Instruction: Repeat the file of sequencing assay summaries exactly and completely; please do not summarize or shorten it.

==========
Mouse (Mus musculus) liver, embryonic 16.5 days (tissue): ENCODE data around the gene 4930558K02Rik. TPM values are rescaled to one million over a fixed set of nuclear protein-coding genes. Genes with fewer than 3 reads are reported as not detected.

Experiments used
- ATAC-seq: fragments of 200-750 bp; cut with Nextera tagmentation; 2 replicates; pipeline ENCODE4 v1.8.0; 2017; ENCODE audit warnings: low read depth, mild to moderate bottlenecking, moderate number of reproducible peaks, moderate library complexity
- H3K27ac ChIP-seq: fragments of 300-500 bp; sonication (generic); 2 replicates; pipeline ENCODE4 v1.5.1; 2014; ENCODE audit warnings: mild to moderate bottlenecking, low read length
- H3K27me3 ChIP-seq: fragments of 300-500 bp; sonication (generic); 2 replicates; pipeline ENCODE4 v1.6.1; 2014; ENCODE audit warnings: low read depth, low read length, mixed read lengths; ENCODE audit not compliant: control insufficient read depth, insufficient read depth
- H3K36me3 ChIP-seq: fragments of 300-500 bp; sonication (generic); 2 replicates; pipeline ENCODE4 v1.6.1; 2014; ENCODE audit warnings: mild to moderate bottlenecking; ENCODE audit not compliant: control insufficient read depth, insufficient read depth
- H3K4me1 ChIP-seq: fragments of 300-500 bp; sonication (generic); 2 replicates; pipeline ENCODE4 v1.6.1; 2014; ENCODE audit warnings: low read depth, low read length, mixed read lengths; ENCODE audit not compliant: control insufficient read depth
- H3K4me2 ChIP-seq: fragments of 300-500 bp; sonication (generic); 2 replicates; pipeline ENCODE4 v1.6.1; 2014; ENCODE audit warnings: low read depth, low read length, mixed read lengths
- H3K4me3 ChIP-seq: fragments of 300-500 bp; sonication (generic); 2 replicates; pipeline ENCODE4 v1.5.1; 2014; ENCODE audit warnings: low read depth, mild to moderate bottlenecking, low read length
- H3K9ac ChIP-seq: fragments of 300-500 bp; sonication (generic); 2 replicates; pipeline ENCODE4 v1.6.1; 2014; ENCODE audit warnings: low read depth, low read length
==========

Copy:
Mouse (Mus musculus) liver, embryonic 16.5 days (tissue): ENCODE data around the gene 4930558K02Rik. TPM values are rescaled to one million over a fixed set of nuclear protein-coding genes. Genes with fewer than 3 reads are reported as not detected.

Experiments used
- ATAC-seq: fragments of 200-750 bp; cut with Nextera tagmentation; 2 replicates; pipeline ENCODE4 v1.8.0; 2017; ENCODE audit warnings: low read depth, mild to moderate bottlenecking, moderate number of reproducible peaks, moderate library complexity
- H3K27ac ChIP-seq: fragments of 300-500 bp; sonication (generic); 2 replicates; pipeline ENCODE4 v1.5.1; 2014; ENCODE audit warnings: mild to moderate bottlenecking, low read length
- H3K27me3 ChIP-seq: fragments of 300-500 bp; sonication (generic); 2 replicates; pipeline ENCODE4 v1.6.1; 2014; ENCODE audit warnings: low read depth, low read length, mixed read lengths; ENCODE audit not compliant: control insufficient read depth, insufficient read depth
- H3K36me3 ChIP-seq: fragments of 300-500 bp; sonication (generic); 2 replicates; pipeline ENCODE4 v1.6.1; 2014; ENCODE audit warnings: mild to moderate bottlenecking; ENCODE audit not compliant: control insufficient read depth, insufficient read depth
- H3K4me1 ChIP-seq: fragments of 300-500 bp; sonication (generic); 2 replicates; pipeline ENCODE4 v1.6.1; 2014; ENCODE audit warnings: low read depth, low read length, mixed read lengths; ENCODE audit not compliant: control insufficient read depth
- H3K4me2 ChIP-seq: fragments of 300-500 bp; sonication (generic); 2 replicates; pipeline ENCODE4 v1.6.1; 2014; ENCODE audit warnings: low read depth, low read length, mixed read lengths
- H3K4me3 ChIP-seq: fragments of 300-500 bp; sonication (generic); 2 replicates; pipeline ENCODE4 v1.5.1; 2014; ENCODE audit warnings: low read depth, mild to moderate bottlenecking, low read length
- H3K9ac ChIP-seq: fragments of 300-500 bp; sonication (generic); 2 replicates; pipeline ENCODE4 v1.6.1; 2014; ENCODE audit warnings: low read depth, low read length